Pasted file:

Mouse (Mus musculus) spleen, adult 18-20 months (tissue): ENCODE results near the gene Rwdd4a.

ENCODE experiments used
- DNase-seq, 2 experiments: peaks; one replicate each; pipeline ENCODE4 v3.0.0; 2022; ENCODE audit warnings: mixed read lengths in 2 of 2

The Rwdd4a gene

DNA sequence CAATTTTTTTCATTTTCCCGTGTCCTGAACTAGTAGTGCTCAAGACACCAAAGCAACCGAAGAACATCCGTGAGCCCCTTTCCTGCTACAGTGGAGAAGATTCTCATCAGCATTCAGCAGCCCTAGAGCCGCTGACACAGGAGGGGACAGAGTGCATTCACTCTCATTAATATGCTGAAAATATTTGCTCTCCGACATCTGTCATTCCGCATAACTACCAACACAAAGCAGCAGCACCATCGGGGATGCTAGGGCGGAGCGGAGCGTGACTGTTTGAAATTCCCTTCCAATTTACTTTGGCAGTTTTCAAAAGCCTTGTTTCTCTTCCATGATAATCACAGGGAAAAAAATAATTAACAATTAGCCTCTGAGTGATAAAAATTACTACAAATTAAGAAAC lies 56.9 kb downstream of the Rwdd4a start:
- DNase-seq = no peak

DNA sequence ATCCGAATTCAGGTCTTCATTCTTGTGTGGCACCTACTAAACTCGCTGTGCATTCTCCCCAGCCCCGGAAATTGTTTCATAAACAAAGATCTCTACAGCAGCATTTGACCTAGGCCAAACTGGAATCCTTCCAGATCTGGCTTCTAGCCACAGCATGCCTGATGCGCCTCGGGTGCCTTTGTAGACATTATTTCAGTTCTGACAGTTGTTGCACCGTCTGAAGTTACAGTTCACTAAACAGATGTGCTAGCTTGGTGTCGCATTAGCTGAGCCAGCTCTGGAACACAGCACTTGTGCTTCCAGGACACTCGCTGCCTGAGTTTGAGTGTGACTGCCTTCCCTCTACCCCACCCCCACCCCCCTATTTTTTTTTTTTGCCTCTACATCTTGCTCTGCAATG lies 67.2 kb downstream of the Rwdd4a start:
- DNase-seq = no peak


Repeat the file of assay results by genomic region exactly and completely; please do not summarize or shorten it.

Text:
Mouse (Mus musculus) spleen, adult 18-20 months (tissue): ENCODE results near the gene Rwdd4a.

ENCODE experiments used
- DNase-seq, 2 experiments: peaks; one replicate each; pipeline ENCODE4 v3.0.0; 2022; ENCODE audit warnings: mixed read lengths in 2 of 2

The Rwdd4a gene

DNA sequence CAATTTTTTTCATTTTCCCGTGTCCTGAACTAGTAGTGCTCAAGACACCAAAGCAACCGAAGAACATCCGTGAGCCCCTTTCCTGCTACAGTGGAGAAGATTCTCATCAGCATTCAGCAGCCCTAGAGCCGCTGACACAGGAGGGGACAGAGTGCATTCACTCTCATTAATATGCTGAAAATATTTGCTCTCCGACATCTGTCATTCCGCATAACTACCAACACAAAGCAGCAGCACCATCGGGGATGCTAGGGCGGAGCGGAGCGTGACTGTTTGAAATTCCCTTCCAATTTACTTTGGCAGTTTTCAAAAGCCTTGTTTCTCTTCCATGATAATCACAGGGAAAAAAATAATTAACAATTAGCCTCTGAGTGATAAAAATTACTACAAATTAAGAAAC lies 56.9 kb downstream of the Rwdd4a start:
- DNase-seq = no peak

DNA sequence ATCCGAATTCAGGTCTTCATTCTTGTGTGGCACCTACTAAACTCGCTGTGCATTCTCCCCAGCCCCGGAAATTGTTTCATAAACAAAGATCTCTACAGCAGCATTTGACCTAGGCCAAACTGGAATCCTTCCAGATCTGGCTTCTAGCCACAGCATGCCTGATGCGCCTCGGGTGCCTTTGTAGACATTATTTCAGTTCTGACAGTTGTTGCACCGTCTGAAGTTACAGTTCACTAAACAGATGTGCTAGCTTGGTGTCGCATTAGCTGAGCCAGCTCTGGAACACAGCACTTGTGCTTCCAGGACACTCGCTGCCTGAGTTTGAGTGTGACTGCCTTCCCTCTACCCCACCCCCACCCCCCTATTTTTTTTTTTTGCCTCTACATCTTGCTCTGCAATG lies 67.2 kb downstream of the Rwdd4a start:
- DNase-seq = no peak